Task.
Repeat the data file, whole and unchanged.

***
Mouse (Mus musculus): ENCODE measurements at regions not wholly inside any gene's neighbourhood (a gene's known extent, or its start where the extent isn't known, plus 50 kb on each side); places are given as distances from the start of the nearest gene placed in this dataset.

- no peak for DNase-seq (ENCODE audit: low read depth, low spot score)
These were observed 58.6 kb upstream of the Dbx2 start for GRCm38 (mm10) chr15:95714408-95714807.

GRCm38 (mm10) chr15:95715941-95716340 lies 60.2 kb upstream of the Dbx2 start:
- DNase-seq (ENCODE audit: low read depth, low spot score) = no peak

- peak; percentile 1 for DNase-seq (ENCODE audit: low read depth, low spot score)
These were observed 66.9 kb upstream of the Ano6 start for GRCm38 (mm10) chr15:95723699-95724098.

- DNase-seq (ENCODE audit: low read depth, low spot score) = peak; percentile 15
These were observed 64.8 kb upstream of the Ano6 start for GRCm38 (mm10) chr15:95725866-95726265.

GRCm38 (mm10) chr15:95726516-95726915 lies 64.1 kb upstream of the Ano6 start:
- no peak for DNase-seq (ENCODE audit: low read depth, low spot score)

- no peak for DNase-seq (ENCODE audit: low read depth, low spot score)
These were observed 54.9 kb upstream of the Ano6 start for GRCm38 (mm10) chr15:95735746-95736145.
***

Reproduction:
Mouse (Mus musculus): ENCODE measurements at regions not wholly inside any gene's neighbourhood (a gene's known extent, or its start where the extent isn't known, plus 50 kb on each side); places are given as distances from the start of the nearest gene placed in this dataset.

- no peak for DNase-seq (ENCODE audit: low read depth, low spot score)
These were observed 58.6 kb upstream of the Dbx2 start for GRCm38 (mm10) chr15:95714408-95714807.

GRCm38 (mm10) chr15:95715941-95716340 lies 60.2 kb upstream of the Dbx2 start:
- DNase-seq (ENCODE audit: low read depth, low spot score) = no peak

- peak; percentile 1 for DNase-seq (ENCODE audit: low read depth, low spot score)
These were observed 66.9 kb upstream of the Ano6 start for GRCm38 (mm10) chr15:95723699-95724098.

- DNase-seq (ENCODE audit: low read depth, low spot score) = peak; percentile 15
These were observed 64.8 kb upstream of the Ano6 start for GRCm38 (mm10) chr15:95725866-95726265.

GRCm38 (mm10) chr15:95726516-95726915 lies 64.1 kb upstream of the Ano6 start:
- no peak for DNase-seq (ENCODE audit: low read depth, low spot score)

- no peak for DNase-seq (ENCODE audit: low read depth, low spot score)
These were observed 54.9 kb upstream of the Ano6 start for GRCm38 (mm10) chr15:95735746-95736145.